Methods: A secondary quantitative method was adopted by drawing upon data sources from 2000 up to almost 2020 from the Organisation for Economic Co-operation and Development, the World Bank and the United Nations Children’s Fund, with these being complemented by governmental data. Given a lack of currently available and comparable data for those three countries, four key societal domains were explored in an absolute descriptive analysis.

Results: It is obvious that child poverty prevailed over the focal 20 years in these three high-income countries. Also, the exploratory data analysis revealed a lack of sufficient supporting social services in each societal domain. This demonstrates that optimising children’s capability should not just be about subsidising economic resources, but also supporting all initiatives aimed at addressing the lack of interactions between each domain of children’s capability.

Conclusions: The study shows how essential it is to consider societal compensatory measures along with supporting the financial circumstances. We therefore argue that optimising children’s capability should not only be about subsidising economic resources, but also ensuring adequate social resources and relations.

Place, publisher, year, edition, pages
Taylor & Francis, 2022
Keywords
Children’s capability, high-income countries, relative child poverty
National Category
Public Health, Global Health, Social Medicine and Epidemiology
Identifiers
urn:nbn:se:umu:diva-198348 (URN)10.1080/16549716.2022.2084230 (DOI)000826880300001 ()35848789 (PubMedID)2-s2.0-85134564650 (Scopus ID)
Available from: 2022-08-01 Created: 2022-08-01 Last updated: 2022-08-01Bibliographically approved
Westerlund, A., Ivarsson, A. & Richter Sundberg, L. (2021). Evidence-based practice in child and adolescent mental health services: The challenge of implementing national guidelines for treatment of depression and anxiety. Scandinavian Journal of Caring Sciences, 35(2), 476-484
Open this publication in new window or tab >>Evidence-based practice in child and adolescent mental health services: The challenge of implementing national guidelines for treatment of depression and anxiety
2021 (English)In: Scandinavian Journal of Caring Sciences, ISSN 0283-9318, E-ISSN 1471-6712, Vol. 35, no 2, p. 476-484Article in journal (Refereed) Published
Abstract [en]

BACKGROUND: Mental health problems are one of the most pressing public health concerns of our time. Sweden has seen a sharp increase in mental disorders among children and youth during the last decade. The evidence base for treatment of psychiatric conditions has developed strongly. Clinical practice guidelines aim to compile such evidence and support healthcare professionals in evidence-based clinical decision-making. In Sweden, the national guidelines for the treatment of depression and anxiety disorders in children and adolescents were launched in 2010. The aim of this study was two folded, (i) to explore to what extent these guidelines were known and adhered to by health professionals in Child and Adolescent Mental Health Services and (ii) to investigate factors influencing implementation of the guidelines informed by the Consolidated Framework for Implementation Research.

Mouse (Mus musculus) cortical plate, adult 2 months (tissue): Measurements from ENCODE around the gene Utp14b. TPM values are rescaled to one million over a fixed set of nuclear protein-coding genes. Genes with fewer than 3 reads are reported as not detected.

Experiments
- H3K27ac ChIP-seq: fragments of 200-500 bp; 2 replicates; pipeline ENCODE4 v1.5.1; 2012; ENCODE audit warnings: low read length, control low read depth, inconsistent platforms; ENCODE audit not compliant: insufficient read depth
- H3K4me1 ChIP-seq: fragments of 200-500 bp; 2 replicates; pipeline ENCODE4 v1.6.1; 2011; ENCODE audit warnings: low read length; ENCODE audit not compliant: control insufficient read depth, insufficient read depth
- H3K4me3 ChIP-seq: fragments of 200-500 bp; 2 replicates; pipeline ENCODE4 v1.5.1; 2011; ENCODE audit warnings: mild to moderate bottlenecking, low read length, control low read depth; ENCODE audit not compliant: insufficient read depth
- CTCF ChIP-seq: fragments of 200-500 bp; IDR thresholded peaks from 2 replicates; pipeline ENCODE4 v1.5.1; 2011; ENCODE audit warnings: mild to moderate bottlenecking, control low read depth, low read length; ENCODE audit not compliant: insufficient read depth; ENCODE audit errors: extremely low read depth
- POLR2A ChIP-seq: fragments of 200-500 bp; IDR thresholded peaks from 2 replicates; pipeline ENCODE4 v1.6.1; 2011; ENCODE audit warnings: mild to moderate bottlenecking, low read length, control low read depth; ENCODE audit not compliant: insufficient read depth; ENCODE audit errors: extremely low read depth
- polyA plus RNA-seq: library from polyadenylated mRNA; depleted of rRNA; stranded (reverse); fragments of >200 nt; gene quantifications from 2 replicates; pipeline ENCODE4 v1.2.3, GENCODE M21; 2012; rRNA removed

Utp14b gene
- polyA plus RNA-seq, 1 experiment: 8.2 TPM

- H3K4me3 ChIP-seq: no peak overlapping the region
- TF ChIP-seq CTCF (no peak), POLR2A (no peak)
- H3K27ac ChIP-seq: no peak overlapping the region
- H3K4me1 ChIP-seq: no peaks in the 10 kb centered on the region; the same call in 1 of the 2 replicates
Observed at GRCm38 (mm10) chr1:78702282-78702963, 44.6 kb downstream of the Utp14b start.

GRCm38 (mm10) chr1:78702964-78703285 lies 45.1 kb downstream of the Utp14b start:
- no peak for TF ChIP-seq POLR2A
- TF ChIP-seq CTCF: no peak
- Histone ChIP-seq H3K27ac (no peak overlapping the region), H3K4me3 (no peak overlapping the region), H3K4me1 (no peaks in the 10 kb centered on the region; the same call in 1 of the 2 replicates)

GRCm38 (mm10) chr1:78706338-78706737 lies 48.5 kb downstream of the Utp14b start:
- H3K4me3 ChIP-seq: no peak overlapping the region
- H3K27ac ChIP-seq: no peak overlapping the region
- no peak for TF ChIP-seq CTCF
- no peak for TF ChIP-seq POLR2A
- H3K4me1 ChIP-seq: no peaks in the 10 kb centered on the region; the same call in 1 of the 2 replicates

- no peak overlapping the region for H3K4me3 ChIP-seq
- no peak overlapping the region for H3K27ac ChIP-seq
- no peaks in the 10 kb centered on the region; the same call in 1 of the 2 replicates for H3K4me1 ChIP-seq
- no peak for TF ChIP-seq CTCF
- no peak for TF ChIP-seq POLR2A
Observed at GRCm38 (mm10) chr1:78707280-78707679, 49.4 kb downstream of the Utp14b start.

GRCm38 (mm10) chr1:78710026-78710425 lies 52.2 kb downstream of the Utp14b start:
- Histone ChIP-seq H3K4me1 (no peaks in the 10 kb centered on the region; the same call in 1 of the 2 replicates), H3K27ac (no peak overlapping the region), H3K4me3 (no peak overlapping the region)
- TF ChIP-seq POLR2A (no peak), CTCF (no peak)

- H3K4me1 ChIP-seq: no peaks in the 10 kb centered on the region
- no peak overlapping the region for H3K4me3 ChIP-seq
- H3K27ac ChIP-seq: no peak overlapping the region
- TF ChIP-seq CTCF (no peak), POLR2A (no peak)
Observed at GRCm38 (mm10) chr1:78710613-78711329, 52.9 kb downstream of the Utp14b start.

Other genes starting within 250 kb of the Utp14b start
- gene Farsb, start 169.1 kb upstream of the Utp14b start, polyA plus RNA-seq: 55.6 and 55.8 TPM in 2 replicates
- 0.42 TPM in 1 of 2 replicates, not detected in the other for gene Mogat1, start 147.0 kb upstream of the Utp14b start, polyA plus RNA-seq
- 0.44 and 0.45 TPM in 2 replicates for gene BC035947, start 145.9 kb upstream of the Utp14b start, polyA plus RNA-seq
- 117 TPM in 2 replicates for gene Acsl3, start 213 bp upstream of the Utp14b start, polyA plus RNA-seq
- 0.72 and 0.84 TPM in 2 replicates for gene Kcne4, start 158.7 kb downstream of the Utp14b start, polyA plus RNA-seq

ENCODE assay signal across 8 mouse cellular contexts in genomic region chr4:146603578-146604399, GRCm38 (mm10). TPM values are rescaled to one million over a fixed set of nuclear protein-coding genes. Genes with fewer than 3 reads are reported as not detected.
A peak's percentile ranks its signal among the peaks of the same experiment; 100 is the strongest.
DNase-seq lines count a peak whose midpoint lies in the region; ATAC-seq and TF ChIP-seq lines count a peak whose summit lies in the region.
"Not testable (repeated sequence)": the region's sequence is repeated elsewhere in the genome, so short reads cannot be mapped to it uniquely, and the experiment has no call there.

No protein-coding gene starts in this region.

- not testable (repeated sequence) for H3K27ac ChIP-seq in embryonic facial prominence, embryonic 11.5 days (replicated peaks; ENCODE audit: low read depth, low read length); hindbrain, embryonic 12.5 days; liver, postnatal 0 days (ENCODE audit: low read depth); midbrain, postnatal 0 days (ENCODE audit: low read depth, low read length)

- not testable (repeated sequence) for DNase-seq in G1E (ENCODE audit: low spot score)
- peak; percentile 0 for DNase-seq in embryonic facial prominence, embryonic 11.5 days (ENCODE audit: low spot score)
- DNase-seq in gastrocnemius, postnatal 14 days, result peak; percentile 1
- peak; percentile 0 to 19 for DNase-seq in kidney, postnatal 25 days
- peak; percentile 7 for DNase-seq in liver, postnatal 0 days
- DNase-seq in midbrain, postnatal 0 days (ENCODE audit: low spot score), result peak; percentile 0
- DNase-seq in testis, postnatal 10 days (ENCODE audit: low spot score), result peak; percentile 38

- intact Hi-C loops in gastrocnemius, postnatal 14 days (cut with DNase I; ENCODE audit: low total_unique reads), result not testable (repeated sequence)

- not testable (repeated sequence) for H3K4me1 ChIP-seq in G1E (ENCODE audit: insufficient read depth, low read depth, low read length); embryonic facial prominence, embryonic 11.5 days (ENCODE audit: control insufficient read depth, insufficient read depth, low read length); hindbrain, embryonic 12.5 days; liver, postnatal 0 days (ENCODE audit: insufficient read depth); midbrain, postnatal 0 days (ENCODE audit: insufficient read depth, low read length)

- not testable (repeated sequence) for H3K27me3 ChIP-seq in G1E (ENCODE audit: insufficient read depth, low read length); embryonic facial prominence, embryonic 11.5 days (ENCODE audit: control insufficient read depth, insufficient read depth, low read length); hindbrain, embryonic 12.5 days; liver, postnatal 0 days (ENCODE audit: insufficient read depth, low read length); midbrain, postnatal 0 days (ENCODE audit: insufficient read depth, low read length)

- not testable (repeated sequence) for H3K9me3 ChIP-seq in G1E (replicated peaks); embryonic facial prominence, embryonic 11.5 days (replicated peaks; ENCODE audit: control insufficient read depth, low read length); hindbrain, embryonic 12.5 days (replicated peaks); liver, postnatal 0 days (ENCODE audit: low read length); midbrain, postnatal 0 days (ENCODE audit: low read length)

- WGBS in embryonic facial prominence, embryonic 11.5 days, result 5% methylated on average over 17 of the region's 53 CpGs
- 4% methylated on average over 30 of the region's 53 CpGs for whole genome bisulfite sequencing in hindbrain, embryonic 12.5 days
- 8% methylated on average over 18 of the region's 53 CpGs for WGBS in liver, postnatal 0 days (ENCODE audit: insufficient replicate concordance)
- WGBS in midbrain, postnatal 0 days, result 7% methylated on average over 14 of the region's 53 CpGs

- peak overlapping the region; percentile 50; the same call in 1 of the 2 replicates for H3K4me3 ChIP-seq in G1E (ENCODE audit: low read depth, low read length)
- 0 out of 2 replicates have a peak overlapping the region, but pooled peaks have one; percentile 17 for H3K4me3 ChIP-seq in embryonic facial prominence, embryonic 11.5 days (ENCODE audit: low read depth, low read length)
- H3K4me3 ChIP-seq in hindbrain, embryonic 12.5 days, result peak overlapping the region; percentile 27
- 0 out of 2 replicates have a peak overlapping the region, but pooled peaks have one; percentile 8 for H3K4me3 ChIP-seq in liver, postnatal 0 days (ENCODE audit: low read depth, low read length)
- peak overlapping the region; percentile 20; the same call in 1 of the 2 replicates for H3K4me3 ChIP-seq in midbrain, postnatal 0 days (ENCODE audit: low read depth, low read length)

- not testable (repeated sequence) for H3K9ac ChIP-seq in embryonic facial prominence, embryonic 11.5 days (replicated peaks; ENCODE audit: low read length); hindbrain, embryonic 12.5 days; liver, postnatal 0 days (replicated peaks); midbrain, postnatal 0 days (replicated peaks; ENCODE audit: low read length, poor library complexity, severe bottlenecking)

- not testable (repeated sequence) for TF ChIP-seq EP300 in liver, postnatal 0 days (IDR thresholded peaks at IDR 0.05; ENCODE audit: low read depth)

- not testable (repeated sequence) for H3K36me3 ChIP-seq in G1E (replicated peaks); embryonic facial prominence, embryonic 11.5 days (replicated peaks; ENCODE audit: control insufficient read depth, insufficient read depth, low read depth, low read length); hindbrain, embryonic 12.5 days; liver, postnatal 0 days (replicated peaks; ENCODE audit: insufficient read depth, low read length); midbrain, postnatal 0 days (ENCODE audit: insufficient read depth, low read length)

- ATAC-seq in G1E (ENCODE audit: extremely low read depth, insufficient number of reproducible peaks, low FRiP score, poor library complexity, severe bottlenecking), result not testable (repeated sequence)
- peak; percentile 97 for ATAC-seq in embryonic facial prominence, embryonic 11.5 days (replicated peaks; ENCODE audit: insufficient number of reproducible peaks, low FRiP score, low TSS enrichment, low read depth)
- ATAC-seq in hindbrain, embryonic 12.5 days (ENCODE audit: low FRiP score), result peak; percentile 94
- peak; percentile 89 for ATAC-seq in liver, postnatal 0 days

METHODS: A qualitative approach was used, and data were collected through interviews with 18 health professionals in Child Mental Health Services in Sweden and a combination of conventional and directed content analyses was used. The Consolidated Framework for Implementation Research guided and structured data collection and analysis.

RESULTS: The guidelines were largely unknown by health professionals in Child Mental Health Services in all the clinics investigated. Adherence to guideline recommendations was reported as very low. Barriers to implementation were found in relation to the characteristics of the intervention, outer setting, inner setting and characteristics of the individuals involved.

CONCLUSIONS: The government initiative to develop and disseminate the guidelines seems to have made very little impact on health professionals' clinical practice. The guidelines were poorly aligned with the health professionals' knowledge and beliefs about effective mental health services for children and youth with depression and anxiety disorders. Suggestions for future efforts to improve the development and implementation of guidelines in Child Mental Health Services settings are given.

Place, publisher, year, edition, pages
John Wiley & Sons, 2021
Keywords
Consolidated Framework for Implementation Research, child and adolescent psychiatry, clinical practice guidelines, implementation research
National Category
Public Health, Global Health, Social Medicine and Epidemiology
Identifiers
urn:nbn:se:umu:diva-170095 (URN)10.1111/scs.12859 (DOI)000527545600001 ()32323362 (PubMedID)2-s2.0-85083791137 (Scopus ID)
Funder
Forte, Swedish Research Council for Health, Working Life and Welfare, 2014‐1552
Available from: 2020-04-26 Created: 2020-04-26 Last updated: 2023-03-24Bibliographically approved
Projects
CELIAC DISEASE. HAS THE TIME COME FOR PRIMARY PREVENTION AND MASS SCREENING? Evaluation of the Swedish epidemic and post-epidemic cohorts at twelve-years-of-age. [2011-03248_VR]; Umeå University
Organisations
Identifiers
ORCID iD: ORCID iD iconorcid.org/0000-0001-8944-2558